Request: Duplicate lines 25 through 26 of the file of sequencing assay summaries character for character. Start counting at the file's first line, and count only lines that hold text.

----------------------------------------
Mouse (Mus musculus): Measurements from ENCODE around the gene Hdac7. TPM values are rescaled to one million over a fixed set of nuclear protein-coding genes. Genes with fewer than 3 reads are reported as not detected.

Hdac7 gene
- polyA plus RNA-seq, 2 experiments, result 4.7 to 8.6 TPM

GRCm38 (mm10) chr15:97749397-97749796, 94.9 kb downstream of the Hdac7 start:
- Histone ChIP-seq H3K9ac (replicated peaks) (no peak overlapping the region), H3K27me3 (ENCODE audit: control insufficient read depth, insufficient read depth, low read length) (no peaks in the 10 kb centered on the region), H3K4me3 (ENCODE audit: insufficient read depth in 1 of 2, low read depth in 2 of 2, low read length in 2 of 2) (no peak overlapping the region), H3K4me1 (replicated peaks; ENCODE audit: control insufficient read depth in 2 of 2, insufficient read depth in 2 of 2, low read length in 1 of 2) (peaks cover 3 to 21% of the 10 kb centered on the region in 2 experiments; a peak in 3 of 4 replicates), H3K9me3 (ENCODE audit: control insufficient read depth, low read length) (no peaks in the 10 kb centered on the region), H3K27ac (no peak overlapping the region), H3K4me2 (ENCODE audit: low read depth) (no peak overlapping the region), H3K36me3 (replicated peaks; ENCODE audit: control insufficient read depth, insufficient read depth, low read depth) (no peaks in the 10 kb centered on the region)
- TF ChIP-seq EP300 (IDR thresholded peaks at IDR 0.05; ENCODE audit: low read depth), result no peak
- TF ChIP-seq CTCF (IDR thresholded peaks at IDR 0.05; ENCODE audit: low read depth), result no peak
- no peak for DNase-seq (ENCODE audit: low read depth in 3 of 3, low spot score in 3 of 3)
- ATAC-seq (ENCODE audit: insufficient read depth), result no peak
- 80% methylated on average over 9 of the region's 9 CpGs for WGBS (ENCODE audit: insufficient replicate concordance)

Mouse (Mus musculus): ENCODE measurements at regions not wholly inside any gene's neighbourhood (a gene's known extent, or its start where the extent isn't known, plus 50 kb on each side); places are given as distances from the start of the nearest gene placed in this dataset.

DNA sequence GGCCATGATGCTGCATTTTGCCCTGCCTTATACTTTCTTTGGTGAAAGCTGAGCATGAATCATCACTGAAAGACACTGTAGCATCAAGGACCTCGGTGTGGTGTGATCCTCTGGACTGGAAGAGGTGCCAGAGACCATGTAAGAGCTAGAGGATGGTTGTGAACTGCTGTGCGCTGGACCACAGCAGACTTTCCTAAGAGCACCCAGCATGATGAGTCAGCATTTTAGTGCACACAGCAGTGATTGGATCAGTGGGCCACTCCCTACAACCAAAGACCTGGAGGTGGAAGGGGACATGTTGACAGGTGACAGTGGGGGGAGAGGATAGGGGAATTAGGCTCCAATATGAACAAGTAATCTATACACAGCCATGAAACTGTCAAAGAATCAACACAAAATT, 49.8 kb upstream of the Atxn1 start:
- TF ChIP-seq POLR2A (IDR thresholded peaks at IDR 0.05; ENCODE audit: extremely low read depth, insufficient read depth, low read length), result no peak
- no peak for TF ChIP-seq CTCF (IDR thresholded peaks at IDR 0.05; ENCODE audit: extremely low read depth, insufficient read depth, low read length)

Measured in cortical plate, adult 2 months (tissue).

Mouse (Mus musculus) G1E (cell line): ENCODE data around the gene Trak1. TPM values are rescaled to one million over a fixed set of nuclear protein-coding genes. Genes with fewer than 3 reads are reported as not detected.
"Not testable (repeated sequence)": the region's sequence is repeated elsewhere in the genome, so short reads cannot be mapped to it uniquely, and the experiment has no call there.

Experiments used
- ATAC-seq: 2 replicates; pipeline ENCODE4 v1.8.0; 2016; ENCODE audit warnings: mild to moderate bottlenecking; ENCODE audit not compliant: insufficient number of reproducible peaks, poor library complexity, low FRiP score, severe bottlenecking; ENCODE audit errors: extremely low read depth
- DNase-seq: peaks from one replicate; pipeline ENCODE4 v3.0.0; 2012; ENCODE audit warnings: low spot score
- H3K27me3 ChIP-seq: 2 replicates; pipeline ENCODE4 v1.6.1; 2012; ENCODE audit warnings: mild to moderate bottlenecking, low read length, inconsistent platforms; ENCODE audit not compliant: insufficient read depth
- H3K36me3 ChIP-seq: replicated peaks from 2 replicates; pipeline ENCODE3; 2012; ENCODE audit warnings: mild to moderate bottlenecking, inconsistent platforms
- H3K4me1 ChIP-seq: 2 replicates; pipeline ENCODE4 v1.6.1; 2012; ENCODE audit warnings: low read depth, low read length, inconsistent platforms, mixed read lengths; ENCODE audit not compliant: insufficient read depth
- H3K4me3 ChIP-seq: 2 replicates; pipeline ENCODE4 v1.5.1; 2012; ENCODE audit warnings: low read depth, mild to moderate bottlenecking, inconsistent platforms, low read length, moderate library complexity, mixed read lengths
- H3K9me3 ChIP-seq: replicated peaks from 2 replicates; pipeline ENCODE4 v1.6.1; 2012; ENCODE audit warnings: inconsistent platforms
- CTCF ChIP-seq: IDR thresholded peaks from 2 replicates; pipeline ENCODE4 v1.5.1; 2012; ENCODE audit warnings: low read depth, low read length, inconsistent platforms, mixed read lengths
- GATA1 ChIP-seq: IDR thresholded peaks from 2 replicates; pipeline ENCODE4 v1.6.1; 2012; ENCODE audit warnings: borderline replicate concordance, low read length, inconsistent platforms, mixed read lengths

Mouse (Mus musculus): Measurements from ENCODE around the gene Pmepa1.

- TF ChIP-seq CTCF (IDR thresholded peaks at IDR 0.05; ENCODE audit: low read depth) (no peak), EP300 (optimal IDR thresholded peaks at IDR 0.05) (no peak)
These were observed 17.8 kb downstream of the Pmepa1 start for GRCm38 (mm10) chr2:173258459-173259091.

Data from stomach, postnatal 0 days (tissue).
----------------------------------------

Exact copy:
- H3K9me3 ChIP-seq: replicated peaks from 2 replicates; pipeline ENCODE4 v1.6.1; 2012; ENCODE audit warnings: inconsistent platforms
- CTCF ChIP-seq: IDR thresholded peaks from 2 replicates; pipeline ENCODE4 v1.5.1; 2012; ENCODE audit warnings: low read depth, low read length, inconsistent platforms, mixed read lengths